Michelle Oyen (Department of Engineering) discusses how we could reduce our dependence on "dirty" materials like steel and concrete.
An international study of almost 120,000 women has newly identified five genetic variants affecting risk of breast cancer, all of which are believed to influence how breast cells respond to the female sex hormone oestrogen.
Srivas Chennu (Department of Clinical Neurosciences) discusses how doctors could use brain waves to help predict how patients will respond to general anaesthetics.
The complex pattern of ‘chatter’ between different areas of an individual’s brain while they are awake could help doctors better track and even predict their response to general anaesthesia – and better identify the amount of anaesthetic necessary – according to new research from the University of Cambridge.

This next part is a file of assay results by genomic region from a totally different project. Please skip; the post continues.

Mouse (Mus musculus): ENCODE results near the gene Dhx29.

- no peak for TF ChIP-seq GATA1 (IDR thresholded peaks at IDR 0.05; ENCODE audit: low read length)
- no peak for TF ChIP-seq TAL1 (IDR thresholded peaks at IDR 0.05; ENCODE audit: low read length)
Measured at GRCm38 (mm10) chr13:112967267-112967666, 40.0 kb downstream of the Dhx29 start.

This video discusses six issues arising out of the recent statement of Prime Minister David Cameron to the House of Commons on the extension of offensive British military operations in Syria.
Research into differences between chimpanzees and bonobos in ‘preparation’ for tool use reveals intriguing sex bias in object manipulation in young chimpanzees – one that is partly mirrored in human children.
The Cambridge Animal Alphabet series celebrates Cambridge's connections with animals through literature, art, science and society. Here, R is for Rabbit, as we talk to Dr Zoe Jaques about the bunny's crucial place in the history of children's fiction.
He trained as a medical doctor in Syria and did a PhD at Cambridge in order to set up a cancer research unit in Aleppo. In 2012, Dr Talal Al-Mayhani found himself in an impossible situation and decided to settle in the UK. He has worked hard for peace in Syria ever since – and is convinced that it will come. When it does, he will return to Aleppo.